Laid-off Micron Employees Find Fine Print

Laid-off Micron Employees Find Fine Print
BOISE - "It's in small print at the bottom of the page," said "John," a Micron employee who was laid off first thing Monday morning.

As he looked through the materials Micron gave him to take with him, he noticed that small print. As it turns out, it may have big implications for Micron workers being laid off.

Employees got an entire packet of information to review when they were let go. An employee has shared the packet with CBS 2 Eyewitness News and we had our attorney look at it. She says it's very sophisticated, and the average person may not understand everything they're signing.

"I had to sit and read through the documents really closely," said "John." He says he's been an employee at Micron for several years, and based on a chart, was entitled to several weeks severance pay, but that's when he noticed an asterisk.

"They're telling us that they're giving us a severance package and they really aren't because they're using the WARN time as part of the severance," said "John."

In the fine print, the document says employee severances are subject to reductions by "benefit offsets." That's when the Micron document specifically mentions the WARN Act. the document says severance pay can be reduced, dollar for dollar, by how much they pay out in penalty for violating the act, which is about two months pay.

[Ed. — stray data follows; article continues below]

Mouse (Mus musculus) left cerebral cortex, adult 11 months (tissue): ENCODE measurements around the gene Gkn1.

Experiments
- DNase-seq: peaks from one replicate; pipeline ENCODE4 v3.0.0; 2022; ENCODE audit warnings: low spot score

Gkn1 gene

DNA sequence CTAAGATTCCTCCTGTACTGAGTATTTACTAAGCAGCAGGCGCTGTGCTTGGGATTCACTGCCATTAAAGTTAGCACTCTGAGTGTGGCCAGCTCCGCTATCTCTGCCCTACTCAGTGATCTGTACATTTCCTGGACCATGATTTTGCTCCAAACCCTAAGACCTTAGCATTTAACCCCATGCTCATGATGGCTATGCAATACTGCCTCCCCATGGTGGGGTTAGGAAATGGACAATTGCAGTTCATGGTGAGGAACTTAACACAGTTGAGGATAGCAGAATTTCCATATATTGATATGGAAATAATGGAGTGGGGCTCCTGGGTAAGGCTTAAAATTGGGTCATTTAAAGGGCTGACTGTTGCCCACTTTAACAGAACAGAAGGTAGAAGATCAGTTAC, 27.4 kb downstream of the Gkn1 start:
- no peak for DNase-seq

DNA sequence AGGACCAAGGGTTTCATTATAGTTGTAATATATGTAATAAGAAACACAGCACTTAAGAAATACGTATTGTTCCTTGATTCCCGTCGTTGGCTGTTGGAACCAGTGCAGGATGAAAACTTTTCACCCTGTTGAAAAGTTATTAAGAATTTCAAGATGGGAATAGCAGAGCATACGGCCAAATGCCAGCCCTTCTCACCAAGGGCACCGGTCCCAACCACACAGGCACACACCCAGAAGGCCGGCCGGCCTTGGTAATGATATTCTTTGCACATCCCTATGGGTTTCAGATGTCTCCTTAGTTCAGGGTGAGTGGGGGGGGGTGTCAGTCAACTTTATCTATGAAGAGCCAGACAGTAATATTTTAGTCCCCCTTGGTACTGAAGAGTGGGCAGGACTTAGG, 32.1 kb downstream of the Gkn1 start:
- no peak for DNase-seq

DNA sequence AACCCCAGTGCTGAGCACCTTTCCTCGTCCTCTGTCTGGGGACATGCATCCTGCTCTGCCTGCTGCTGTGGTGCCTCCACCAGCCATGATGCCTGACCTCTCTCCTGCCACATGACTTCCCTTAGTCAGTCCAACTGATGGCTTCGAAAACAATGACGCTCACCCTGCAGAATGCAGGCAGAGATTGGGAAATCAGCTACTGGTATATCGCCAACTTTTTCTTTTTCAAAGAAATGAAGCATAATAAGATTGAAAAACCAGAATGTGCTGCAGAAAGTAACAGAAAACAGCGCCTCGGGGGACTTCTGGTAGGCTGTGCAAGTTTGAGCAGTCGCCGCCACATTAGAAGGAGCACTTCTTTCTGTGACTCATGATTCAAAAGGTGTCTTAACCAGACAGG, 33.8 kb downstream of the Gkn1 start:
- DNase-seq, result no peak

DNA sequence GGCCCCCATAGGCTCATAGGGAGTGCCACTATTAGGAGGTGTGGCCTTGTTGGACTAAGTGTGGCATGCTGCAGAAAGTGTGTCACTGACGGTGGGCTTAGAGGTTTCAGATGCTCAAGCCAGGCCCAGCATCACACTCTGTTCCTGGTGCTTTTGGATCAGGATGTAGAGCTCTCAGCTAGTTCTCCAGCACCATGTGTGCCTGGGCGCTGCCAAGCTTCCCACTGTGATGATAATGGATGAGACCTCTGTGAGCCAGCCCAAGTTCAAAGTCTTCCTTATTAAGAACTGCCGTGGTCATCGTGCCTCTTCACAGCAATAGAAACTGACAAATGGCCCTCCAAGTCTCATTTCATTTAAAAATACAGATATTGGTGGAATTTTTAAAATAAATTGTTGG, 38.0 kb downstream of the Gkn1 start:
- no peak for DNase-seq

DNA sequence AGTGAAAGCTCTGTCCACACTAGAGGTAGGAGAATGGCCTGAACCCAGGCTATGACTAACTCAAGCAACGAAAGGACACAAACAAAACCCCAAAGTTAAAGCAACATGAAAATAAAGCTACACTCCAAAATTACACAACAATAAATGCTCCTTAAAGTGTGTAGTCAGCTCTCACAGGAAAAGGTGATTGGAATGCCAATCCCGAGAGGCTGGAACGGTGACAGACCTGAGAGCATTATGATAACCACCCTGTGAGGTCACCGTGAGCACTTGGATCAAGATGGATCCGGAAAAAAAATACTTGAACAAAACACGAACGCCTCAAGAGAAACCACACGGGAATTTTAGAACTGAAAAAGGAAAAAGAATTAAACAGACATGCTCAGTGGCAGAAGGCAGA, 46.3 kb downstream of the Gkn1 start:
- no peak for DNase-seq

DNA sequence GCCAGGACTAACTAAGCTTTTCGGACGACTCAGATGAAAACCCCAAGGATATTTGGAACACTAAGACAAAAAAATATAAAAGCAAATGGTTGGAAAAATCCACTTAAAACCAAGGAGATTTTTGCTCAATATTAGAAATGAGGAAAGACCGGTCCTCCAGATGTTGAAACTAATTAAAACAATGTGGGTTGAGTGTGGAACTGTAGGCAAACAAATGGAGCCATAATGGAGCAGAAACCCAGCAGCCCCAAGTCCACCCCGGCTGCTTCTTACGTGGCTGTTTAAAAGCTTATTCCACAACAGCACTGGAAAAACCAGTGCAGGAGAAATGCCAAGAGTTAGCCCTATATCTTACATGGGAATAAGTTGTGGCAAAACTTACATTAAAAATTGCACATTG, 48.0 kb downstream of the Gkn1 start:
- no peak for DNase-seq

This means employees are essentially absorbing the company's penalty in their own severances.

Some say Micron's decision to take the penalty instead of just notifying workers and unemployment agencies is a double hit to those laid off. Labor liaison with Idaho Workers Opportunity Network Sam Greer says when the Labor Department doesn't know about the lay-offs, or how bad they'll be, they can't take Rapid Response Teams into employment sites to help with group job transition skills.

"Unfortunately, that means then that all those folks affected are now on their own," said Greer, "They don't have the advantage of the Department of Labor or other community assistance." And Greer says this isn't the first time Micron has pulled the improper stunt.

He says they used the same tactics in 2003, taking a penalty instead of giving the required notice. And local lawmakers still supported the company with tax breaks. Greer says they shouldn't do it again.

"You know there's something about fool me once, now twice; well I don't think they should get a third chance," said Greer.